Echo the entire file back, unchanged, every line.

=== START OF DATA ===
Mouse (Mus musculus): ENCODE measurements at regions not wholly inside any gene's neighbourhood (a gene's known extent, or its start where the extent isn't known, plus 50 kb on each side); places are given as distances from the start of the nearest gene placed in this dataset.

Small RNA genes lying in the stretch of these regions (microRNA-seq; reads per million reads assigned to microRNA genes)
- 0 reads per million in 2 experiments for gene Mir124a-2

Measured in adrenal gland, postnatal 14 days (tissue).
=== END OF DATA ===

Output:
Mouse (Mus musculus): ENCODE measurements at regions not wholly inside any gene's neighbourhood (a gene's known extent, or its start where the extent isn't known, plus 50 kb on each side); places are given as distances from the start of the nearest gene placed in this dataset.

Small RNA genes lying in the stretch of these regions (microRNA-seq; reads per million reads assigned to microRNA genes)
- 0 reads per million in 2 experiments for gene Mir124a-2

Measured in adrenal gland, postnatal 14 days (tissue).